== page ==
Robson Fernandes – Blue Central | Album Review

Robson Fernandes – Blue Central

Maximus

www.facebook.com/Robson-Fernandes-126245290826073

11 song/50 minutes

Blues is a deeply canonical music. Traditions run deep and the music is often most beautiful when it is simple, uncluttered and direct. Innovation and self expression, therefore, comes from emotional honesty and personal style. How a guitarist bends a note, the accent a singer naturally has or uses, the rhythm sequence a drummer chooses, the imagery a songwriter uses to express themselves. Brazilian Bluesman Robson Fernandes epitomizes personal style within traditional confines. Fernandes plays a flexible and Jazz informed harp and sings with an impassioned Brazilian accent. Robson’s latest record Blue Central is not only a testament to his substantial talent but an excellent example of the Chicago and West Coast informed Blues that are coming out of Brazil.

Blue Central is a vibrant blues romp that has a distinct South American perspective. Rhythm section Victor Busquets on bateria (drums) and Marcos Klis on baixo acustico e eletrico (acoustic and electric bass) create a strong poly-rhythmic bounce that is informed by Brazil’s native sambas and bossas. Robson sings English lyrics with a distinct Brazilian accent. He seems to notch the accent up and down depending on the song, using it to great effect like a guitarist might use reverb or distortion. This technique is especially dynamic on his very traditional arrangement of Muddy Waters “Long Distance Call.”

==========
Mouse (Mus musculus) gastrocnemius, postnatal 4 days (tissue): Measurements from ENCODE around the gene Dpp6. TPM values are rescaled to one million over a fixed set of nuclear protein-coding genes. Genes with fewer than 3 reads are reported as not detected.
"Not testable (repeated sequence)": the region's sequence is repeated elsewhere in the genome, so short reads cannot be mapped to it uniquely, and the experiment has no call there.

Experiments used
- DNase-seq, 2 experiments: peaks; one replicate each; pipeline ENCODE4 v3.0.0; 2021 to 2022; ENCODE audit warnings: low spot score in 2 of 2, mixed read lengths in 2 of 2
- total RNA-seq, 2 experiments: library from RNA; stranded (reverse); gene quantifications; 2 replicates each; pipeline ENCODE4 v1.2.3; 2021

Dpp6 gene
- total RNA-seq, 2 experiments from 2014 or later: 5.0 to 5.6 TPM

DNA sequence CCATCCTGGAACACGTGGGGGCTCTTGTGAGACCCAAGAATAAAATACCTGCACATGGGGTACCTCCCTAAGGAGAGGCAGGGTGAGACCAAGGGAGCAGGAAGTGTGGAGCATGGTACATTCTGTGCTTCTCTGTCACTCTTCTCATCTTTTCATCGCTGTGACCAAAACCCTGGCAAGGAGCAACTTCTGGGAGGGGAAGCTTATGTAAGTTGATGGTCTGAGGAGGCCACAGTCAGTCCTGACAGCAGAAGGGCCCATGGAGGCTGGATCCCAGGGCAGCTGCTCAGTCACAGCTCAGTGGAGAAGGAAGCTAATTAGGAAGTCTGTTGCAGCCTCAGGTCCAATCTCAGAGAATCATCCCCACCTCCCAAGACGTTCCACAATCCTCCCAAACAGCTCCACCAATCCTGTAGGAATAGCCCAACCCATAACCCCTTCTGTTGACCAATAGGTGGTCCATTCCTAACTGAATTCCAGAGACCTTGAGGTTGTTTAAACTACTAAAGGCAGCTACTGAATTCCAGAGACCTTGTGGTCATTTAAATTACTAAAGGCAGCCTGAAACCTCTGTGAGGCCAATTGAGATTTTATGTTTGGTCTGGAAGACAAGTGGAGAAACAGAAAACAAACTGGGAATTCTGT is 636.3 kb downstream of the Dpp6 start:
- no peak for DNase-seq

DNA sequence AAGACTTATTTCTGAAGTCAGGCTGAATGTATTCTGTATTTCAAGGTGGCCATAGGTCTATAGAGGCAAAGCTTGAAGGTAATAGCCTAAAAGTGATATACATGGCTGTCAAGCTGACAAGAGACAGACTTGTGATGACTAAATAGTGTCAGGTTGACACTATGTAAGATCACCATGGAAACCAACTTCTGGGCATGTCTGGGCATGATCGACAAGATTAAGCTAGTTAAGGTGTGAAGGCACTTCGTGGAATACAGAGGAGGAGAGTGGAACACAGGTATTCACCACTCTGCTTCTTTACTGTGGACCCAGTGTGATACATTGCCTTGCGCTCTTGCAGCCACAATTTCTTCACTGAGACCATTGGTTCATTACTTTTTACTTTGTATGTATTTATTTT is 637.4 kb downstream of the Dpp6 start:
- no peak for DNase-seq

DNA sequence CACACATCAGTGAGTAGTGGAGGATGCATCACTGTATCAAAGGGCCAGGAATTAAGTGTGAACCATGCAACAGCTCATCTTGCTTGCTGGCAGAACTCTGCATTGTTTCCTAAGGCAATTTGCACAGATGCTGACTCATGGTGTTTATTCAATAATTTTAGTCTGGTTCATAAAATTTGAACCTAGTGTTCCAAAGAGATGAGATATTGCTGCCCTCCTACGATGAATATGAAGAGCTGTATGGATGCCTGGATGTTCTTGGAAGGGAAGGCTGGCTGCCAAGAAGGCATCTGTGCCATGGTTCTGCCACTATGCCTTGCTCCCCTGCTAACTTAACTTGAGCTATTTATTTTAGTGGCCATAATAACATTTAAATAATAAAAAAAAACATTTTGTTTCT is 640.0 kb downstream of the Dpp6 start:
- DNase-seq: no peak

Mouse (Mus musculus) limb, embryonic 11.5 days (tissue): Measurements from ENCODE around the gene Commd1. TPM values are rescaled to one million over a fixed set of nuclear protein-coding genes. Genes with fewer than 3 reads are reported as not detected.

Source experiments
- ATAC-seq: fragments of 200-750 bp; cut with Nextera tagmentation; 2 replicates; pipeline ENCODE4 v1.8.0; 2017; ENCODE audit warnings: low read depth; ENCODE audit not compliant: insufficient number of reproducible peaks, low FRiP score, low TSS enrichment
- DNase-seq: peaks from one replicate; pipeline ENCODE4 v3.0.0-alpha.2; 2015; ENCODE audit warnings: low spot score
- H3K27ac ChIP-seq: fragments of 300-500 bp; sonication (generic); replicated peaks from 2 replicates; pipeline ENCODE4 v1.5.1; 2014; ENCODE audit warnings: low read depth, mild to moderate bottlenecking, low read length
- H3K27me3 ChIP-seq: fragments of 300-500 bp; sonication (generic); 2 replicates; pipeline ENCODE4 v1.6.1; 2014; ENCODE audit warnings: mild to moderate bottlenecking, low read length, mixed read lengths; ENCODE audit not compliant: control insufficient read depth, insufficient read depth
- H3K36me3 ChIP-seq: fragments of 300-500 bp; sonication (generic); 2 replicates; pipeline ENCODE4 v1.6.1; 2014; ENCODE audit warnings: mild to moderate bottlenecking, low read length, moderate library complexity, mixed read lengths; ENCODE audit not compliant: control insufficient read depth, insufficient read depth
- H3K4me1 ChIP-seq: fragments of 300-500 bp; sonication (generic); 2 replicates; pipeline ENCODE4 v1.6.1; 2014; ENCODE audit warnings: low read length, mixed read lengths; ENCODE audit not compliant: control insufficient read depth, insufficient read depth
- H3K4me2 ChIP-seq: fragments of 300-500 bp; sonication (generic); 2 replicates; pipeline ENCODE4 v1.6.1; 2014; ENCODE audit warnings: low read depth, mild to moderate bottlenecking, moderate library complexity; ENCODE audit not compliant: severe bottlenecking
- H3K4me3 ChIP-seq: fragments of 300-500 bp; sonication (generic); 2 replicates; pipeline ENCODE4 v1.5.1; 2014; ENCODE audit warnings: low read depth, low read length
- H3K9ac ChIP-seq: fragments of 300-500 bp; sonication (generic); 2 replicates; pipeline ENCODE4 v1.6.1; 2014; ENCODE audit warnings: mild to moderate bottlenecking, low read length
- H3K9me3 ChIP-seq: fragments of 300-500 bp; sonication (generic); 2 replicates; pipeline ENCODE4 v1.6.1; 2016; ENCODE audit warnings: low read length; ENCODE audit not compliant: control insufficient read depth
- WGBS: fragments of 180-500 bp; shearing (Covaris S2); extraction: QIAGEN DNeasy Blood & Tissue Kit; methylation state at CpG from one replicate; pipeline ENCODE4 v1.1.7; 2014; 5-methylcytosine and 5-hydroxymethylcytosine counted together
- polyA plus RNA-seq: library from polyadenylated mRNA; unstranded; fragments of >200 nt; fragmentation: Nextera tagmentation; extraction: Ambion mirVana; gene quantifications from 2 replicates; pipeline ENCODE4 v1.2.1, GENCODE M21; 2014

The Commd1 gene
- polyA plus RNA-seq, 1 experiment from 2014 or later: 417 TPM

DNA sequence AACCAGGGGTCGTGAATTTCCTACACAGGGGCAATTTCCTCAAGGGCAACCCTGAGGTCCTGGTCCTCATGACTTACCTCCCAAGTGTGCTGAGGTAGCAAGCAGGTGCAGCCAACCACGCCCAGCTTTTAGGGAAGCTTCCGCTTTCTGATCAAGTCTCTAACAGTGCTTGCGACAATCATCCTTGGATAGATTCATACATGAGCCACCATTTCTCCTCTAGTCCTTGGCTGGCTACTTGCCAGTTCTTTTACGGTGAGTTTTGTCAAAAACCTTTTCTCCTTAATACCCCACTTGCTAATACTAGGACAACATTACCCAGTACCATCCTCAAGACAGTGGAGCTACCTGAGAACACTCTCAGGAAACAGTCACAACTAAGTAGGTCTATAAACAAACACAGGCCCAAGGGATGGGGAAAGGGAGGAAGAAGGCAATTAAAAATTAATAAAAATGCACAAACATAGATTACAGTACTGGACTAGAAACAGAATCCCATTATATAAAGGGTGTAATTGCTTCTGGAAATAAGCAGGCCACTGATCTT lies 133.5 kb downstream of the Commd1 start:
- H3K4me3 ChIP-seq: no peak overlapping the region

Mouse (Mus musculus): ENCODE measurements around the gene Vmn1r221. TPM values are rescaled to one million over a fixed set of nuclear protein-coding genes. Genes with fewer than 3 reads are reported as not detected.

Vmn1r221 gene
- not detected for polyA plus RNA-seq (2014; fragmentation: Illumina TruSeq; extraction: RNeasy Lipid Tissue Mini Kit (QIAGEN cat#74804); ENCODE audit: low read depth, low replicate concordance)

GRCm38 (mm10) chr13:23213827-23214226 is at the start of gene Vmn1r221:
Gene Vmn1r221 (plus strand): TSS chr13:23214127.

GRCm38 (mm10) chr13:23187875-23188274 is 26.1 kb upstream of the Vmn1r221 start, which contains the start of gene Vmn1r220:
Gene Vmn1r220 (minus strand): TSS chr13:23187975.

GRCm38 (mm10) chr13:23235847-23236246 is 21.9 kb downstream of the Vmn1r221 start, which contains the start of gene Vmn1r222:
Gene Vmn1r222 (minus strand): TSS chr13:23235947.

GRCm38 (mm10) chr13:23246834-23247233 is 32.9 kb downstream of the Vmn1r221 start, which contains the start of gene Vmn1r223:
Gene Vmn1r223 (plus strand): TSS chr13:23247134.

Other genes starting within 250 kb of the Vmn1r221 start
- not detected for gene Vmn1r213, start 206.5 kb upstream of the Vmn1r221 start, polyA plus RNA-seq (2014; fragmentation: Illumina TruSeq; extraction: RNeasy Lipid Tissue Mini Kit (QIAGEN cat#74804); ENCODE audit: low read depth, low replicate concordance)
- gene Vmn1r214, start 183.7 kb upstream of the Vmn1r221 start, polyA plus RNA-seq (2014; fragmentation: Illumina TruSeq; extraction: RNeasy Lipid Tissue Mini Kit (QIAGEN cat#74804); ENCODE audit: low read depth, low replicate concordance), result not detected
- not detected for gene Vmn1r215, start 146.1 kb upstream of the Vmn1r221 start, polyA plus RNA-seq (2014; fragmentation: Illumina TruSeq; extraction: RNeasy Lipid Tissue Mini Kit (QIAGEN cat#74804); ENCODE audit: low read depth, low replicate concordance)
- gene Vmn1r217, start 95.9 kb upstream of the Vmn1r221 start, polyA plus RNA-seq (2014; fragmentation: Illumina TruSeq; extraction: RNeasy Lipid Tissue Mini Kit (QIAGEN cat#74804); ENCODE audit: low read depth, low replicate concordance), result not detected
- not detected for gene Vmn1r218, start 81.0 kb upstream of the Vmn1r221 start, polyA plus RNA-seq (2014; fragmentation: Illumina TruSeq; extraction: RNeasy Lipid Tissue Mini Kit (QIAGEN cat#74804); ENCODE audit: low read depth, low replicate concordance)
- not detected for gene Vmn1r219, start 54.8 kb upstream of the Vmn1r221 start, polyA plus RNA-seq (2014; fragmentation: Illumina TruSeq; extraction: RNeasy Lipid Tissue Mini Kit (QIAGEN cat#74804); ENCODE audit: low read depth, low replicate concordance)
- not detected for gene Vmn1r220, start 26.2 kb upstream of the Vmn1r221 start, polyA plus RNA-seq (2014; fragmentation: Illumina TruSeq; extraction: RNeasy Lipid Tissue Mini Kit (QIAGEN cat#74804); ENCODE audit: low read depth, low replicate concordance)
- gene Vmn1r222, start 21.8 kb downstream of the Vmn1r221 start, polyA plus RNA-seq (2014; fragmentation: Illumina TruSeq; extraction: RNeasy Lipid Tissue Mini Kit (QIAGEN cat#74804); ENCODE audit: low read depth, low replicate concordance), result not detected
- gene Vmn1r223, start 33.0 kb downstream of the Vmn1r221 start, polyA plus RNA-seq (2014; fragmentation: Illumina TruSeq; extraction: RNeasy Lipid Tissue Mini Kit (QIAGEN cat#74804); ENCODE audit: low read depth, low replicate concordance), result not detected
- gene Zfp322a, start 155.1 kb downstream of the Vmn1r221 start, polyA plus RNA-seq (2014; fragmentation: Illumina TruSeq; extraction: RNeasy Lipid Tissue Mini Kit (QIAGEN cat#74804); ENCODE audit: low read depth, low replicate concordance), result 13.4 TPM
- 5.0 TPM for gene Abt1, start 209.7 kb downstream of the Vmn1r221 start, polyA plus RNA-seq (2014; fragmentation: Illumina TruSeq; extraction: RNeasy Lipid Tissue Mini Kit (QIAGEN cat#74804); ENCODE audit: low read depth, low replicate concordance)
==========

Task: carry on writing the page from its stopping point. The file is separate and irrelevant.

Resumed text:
This record has hard swing, sophisticated jazz and grooving funk. Opener “All I Can Do” written by Fernandes and writing partner/co-producer Carlos Sander is a smooth stroll and a well crafted song. Instrumental title track “Blue Central” is reminiscent of the Paul Butterfield Blues Band’s “East/West” and is made transcendent by vibraphonist Andre Juarez. The other instrumental “Pueblito” is overtly Brazilian sounding. It has a bossa styled beat and classic acoustic guitar solo by Danny Vincent. “I Don’t Care,” written by Vincent, plops down sticky funk with it’s wah wah guitar and stand out solo by virtuoso guitarist Marcos Ottaviano .   

Blues Central is a showcase for the great talent coming out of Brazil. Main guitarist Danilo Simi is classy and rock solid and supported on two tracks by Nicolas Simi on rhythm guitar. 6 string guest soloists lead by Ottaviano include Danny Vincent and Decio Caetano. Other contributors include Daniel Latorre on Hammond organ, Juarez on vibraphone, Donny Nichillo on piano, Joey Stann and Kito Siqueira on saxophones and Luiz Claudio Faria on trumpet.

At the heart of all the great performances by these fine Bluesmen is Fernandes’ stellar harmonica playing. Often playing diatonic harp with a saxophonist’s fluidity, Robson is an instrumental virtuoso. Blowing mostly amplified, there is tasteful use of the overblow, that is bending up of a note that is pretty derisive among harp players. Fernandes uses this technique, along with regular bending and other neat harp tricks, to keep his sound eclectic and inventive.

Fernandes’ last album Cool was recorded straight to tape live, a creative choice and a distinct sound. Blue Central, produced by Fernandes and Sander, does not seem to be live to tape but the sound is equally creative. There is a slightly gauzy reverb-ed sound to the music that is reminiscent of the Stone’s Exile On Main Street. The sound of this record serves the music and reinforces the classic Chicago vibe of the album. But, the personal style and self-expression of Robsen Fernandes and his collaborators creates a fresh approach to the Blues. This is deep real deal Blues that highlights the great music coming out of Brazil.   

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